# Definition:Countable Set/Also defined as

## Definition

Some sources define a countable set to be what is defined on $\mathsf{Pr} \infty \mathsf{fWiki}$ as a countably infinite set.

That is, they use **countable** to describe a set which has *exactly the same* cardinality as $\N$.

Thus under this criterion $X$ is said to be countable if and only if there exists a bijection from $X$ to $\N$, that is, if and only if $X$ is equivalent to $\N$.

However, as the very concept of the term **countable** implies that a set **can be counted**, which, plainly, a finite set can be, it is suggested that this interpretation may be counter-intuitive.

Hence, on $\mathsf{Pr} \infty \mathsf{fWiki}$, the term countable set will be taken in the sense as to include the concept of finite set, and countably infinite will mean a countable set which is specifically *not* finite.

## Sources

- 1964: Steven A. Gaal:
*Point Set Topology*... (previous) ... (next): Introduction to Set Theory: $2$. Set Theoretical Equivalence and Denumerability - 1968: A.N. Kolmogorov and S.V. Fomin:
*Introductory Real Analysis*... (previous) ... (next): $\S 2.2$: Countable sets - 1971: Allan Clark:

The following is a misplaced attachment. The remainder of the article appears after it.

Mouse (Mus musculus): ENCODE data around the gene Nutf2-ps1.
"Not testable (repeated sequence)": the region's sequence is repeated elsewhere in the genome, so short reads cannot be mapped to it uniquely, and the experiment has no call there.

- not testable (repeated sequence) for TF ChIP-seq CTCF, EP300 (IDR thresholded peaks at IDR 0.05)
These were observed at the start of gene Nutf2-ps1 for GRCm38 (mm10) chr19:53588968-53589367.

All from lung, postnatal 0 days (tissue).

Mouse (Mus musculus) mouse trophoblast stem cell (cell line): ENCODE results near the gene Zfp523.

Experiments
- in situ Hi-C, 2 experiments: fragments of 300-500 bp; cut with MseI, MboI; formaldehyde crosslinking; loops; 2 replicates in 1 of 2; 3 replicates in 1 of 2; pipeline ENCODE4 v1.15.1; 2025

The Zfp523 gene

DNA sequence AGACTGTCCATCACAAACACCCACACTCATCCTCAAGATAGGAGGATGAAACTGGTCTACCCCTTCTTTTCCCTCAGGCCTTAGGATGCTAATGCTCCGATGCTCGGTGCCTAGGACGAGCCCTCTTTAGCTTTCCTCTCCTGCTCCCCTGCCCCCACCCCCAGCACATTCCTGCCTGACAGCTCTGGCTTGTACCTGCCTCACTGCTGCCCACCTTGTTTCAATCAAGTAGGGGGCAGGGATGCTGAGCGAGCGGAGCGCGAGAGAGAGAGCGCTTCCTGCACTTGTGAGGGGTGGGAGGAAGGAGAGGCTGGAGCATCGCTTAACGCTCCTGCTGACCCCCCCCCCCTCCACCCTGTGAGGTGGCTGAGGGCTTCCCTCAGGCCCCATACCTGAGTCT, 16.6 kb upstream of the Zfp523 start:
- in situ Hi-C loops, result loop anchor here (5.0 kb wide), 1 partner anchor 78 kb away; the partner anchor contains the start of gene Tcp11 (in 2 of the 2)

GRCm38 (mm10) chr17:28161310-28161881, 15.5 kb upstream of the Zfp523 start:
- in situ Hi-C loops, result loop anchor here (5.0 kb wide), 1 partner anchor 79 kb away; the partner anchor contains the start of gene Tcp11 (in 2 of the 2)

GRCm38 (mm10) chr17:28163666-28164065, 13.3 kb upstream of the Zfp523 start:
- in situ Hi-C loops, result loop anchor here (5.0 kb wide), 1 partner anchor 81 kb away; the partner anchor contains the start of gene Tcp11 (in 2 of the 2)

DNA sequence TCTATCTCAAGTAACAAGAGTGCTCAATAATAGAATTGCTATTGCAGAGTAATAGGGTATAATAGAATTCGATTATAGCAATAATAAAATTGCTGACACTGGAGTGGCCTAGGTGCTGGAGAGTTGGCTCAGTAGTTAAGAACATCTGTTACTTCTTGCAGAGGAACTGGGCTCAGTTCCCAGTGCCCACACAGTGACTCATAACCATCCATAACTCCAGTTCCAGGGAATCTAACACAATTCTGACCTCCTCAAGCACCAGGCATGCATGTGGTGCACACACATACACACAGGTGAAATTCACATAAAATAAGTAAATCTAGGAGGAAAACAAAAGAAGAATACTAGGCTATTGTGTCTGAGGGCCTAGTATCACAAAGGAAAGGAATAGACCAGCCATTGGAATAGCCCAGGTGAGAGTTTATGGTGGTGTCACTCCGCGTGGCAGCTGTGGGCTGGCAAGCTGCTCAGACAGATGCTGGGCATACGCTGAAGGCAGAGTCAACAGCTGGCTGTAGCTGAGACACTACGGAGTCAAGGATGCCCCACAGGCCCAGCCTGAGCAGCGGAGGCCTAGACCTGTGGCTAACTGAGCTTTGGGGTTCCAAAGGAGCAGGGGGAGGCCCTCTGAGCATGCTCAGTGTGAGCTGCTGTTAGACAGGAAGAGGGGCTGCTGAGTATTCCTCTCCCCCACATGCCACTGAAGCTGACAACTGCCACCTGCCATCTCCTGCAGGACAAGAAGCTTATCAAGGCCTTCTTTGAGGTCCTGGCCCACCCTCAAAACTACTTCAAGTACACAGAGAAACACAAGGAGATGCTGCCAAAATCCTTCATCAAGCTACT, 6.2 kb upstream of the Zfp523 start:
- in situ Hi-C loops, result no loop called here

*Elements of Abstract Algebra*... (previous) ... (next): Chapter $1$: Mappings: $\S 15$ - 1981: Murray R. Spiegel:
*Theory and Problems of Complex Variables*(SI ed.) ... (previous) ... (next): $1$: Complex Numbers: Point Sets: $15.$ - 1996: H. Jerome Keisler and Joel Robbin:
*Mathematical Logic and Computability*... (previous) ... (next): $\S 1.7$: Tableaus - 1996: H. Jerome Keisler and Joel Robbin:
*Mathematical Logic and Computability*... (previous) ... (next): Appendix $\text{A}.6$: Cardinality - 2008: David Joyner:
*Adventures in Group Theory*(2nd ed.) ... (previous) ... (next): Chapter $2$: 'And you do addition?': $\S 2.1$: Functions: Definition $2.1.7$ - 2012: M. Ben-Ari:
*Mathematical Logic for Computer Science*(3rd ed.) ... (previous) ... (next): Appendix $\text{A}.5$: Definition $\text{A}.25$